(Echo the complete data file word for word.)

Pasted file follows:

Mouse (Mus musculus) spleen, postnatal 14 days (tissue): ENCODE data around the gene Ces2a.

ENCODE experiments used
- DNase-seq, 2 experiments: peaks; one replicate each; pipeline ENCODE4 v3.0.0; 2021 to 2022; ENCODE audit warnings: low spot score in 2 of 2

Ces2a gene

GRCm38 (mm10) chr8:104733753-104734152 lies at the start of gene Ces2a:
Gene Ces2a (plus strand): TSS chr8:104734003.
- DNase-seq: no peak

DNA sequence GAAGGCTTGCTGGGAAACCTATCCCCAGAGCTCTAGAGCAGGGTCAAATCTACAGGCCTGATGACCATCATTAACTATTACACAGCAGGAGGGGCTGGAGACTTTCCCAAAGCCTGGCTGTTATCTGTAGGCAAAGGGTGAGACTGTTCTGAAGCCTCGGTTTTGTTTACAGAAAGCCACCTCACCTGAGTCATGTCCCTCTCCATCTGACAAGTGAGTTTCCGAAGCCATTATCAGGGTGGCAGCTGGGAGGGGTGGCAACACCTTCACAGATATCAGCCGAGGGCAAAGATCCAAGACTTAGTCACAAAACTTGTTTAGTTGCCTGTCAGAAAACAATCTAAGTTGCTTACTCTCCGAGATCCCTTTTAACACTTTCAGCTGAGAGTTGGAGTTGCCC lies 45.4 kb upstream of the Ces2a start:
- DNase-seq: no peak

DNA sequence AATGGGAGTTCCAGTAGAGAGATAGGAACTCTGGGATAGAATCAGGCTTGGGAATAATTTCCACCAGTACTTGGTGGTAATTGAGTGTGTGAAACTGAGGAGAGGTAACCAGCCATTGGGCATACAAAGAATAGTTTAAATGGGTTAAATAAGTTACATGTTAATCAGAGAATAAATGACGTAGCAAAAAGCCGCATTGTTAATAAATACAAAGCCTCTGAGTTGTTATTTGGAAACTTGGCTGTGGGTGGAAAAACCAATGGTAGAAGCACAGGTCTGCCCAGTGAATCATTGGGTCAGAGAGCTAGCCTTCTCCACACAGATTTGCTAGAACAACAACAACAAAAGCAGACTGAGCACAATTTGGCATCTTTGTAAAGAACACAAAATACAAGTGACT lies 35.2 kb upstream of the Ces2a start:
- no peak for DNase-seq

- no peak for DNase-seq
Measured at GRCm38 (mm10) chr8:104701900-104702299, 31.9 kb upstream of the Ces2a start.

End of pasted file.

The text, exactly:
Mouse (Mus musculus) spleen, postnatal 14 days (tissue): ENCODE data around the gene Ces2a.

ENCODE experiments used
- DNase-seq, 2 experiments: peaks; one replicate each; pipeline ENCODE4 v3.0.0; 2021 to 2022; ENCODE audit warnings: low spot score in 2 of 2

Ces2a gene

GRCm38 (mm10) chr8:104733753-104734152 lies at the start of gene Ces2a:
Gene Ces2a (plus strand): TSS chr8:104734003.
- DNase-seq: no peak

DNA sequence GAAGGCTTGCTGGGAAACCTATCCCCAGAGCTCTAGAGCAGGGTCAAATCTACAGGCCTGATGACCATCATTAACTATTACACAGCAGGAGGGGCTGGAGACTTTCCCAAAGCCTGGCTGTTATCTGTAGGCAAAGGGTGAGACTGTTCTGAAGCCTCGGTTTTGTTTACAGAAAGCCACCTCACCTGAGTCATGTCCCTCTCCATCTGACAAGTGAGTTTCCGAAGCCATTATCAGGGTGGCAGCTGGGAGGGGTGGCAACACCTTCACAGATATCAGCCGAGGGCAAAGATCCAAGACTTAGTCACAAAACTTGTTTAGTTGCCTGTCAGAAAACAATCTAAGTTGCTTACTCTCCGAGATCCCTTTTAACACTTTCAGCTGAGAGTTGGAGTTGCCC lies 45.4 kb upstream of the Ces2a start:
- DNase-seq: no peak

DNA sequence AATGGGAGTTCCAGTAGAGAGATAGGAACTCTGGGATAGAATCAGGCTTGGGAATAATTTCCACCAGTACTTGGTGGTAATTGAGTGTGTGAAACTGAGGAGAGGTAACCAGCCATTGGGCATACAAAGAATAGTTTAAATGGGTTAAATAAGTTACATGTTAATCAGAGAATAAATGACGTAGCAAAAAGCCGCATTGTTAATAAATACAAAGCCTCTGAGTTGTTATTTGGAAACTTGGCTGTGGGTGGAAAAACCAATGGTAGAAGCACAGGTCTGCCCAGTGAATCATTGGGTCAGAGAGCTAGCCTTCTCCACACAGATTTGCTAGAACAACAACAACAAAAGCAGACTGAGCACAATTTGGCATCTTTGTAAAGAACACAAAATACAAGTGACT lies 35.2 kb upstream of the Ces2a start:
- no peak for DNase-seq

- no peak for DNase-seq
Measured at GRCm38 (mm10) chr8:104701900-104702299, 31.9 kb upstream of the Ces2a start.